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The Varied Roles of a Family Nurse Practitioner

Learn about the many roles of a family nurse practitioner and how this advanced nursing practice is one of the many in-demand career paths in the healthcare field.

Primary care providers must be equipped to treat patients with many different kinds of medical needs—from newborns to older adults. And family nurse practitioners (FNPs) possess the diverse skill set to care for patients across this wide spectrum.

FNPs are advanced practice registered nurses (APRNs) who can work in a variety of healthcare environments and have a broad scope of practice.

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Becoming a family nurse practitioner requires education, experience, and the proper certifications. According to Nurse.org, these requirements include licensure and real-world experience as a registered nurse, an advanced education degree such as an Master of Science in Nursing (MSN) or a Doctor of Nursing Practice (DNP), and FNP certification from the American Nurses Credentialing Center (ANCC) or the American Academy of Nurse Practitioners (AANP).1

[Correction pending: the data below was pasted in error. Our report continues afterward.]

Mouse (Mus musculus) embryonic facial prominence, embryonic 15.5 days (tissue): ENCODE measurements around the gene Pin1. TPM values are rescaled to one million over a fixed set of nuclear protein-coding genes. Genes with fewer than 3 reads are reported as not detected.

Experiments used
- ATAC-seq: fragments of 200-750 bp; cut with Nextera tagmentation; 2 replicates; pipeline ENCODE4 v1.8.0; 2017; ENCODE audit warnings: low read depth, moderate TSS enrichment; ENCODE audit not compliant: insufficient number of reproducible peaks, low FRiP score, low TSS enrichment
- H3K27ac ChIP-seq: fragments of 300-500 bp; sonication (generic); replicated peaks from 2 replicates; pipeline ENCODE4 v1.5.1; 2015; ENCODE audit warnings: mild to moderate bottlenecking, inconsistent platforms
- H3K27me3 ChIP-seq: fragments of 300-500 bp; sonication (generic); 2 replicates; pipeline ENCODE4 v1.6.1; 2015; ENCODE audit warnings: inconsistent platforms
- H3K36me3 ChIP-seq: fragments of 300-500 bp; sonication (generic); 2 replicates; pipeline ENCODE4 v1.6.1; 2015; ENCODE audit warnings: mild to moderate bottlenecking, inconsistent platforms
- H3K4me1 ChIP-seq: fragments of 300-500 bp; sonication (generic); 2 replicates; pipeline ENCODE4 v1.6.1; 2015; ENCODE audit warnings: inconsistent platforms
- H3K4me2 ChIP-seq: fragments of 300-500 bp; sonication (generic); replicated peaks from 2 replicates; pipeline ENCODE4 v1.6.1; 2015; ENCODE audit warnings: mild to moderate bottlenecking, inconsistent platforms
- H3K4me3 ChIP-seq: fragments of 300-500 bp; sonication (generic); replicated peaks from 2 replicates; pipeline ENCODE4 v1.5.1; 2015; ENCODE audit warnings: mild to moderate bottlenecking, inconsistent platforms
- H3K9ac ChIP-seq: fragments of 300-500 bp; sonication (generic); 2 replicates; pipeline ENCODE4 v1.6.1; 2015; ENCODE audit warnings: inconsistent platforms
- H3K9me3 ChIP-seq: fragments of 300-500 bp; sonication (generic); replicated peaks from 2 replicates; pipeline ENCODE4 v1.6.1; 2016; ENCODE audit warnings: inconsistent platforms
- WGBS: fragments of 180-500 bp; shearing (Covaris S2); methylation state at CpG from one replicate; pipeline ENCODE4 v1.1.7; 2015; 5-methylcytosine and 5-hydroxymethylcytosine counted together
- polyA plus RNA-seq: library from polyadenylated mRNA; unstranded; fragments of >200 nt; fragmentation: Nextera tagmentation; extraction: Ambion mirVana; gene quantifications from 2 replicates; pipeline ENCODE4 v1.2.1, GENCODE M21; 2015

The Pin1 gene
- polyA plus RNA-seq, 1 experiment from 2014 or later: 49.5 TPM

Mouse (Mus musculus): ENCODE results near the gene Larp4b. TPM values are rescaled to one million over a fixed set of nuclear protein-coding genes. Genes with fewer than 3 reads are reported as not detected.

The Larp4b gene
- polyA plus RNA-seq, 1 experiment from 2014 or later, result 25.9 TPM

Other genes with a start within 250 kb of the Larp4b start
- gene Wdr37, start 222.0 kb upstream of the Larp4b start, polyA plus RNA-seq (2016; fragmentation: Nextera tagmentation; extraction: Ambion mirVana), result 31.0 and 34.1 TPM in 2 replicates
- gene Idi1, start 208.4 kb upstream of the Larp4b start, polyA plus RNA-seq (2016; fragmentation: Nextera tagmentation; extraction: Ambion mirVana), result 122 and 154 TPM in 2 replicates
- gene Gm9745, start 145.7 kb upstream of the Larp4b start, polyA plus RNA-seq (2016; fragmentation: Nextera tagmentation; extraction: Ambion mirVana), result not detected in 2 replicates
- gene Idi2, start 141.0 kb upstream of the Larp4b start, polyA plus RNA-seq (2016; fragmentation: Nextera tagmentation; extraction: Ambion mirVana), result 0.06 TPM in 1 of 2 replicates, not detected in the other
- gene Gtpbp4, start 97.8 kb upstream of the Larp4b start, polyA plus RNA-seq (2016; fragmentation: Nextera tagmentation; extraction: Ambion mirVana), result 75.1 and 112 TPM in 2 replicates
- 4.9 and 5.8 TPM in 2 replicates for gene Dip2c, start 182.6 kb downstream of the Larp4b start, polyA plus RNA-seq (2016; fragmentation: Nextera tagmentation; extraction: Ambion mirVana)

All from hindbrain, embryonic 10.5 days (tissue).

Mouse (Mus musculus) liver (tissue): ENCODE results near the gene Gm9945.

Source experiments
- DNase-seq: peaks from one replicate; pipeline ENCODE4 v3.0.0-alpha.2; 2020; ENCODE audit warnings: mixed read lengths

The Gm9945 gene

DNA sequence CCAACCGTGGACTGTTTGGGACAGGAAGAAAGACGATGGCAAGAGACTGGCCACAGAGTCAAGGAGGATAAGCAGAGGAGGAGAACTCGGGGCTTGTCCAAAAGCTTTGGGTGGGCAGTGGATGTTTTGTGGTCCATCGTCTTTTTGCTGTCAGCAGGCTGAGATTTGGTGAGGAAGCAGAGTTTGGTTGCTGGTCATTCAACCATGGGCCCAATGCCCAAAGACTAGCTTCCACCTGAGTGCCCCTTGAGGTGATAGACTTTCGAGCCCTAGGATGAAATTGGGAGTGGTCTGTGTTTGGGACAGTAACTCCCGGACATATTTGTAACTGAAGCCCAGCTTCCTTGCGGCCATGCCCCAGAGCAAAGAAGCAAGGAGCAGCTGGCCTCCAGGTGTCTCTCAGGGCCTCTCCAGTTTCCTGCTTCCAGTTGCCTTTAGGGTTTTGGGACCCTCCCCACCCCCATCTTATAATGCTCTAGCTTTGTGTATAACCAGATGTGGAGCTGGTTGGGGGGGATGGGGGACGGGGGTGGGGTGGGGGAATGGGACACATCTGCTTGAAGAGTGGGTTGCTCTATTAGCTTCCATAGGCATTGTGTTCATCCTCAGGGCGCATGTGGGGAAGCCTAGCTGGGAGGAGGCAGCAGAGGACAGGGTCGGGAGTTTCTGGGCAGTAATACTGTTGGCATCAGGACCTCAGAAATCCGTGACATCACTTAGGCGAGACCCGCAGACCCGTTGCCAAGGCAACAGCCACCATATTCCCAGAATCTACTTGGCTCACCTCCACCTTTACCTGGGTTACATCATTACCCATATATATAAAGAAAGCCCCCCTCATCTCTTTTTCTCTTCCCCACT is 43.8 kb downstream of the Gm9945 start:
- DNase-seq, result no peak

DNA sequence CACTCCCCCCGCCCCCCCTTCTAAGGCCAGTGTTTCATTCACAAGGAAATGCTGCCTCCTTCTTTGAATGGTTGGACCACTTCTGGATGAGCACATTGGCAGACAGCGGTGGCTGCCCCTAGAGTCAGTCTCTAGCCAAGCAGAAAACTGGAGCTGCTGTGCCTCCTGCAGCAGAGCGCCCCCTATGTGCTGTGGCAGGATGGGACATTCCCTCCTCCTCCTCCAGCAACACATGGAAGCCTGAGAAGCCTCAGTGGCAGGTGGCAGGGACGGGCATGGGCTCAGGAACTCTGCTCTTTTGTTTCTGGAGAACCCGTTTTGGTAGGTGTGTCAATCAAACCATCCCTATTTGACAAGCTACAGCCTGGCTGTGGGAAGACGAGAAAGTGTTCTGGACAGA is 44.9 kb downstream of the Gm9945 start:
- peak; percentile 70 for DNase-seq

FNPs are a valuable asset as the needs of an aging baby boom population put added stress on the healthcare system. For those interested in a family nurse practitioner specialization, let’s explore the varied roles of an FNP.

Patient Care

The main role of an FNP is to provide patient care. This can include a wide range of primary care duties, including providing wellness exams, treating illness and injury, developing treatment plans, and prescribing medications. FNPs can also diagnose conditions, treat both acute and chronic illness, and assist in surgical procedures.

Education

In addition to providing patient care, FNPs can also educate families on a variety of topics, including developing healthy habits and how to prevent disease. Through education, FNPs can build strong relationships with their patients and further enhance their well-being.

Patient Records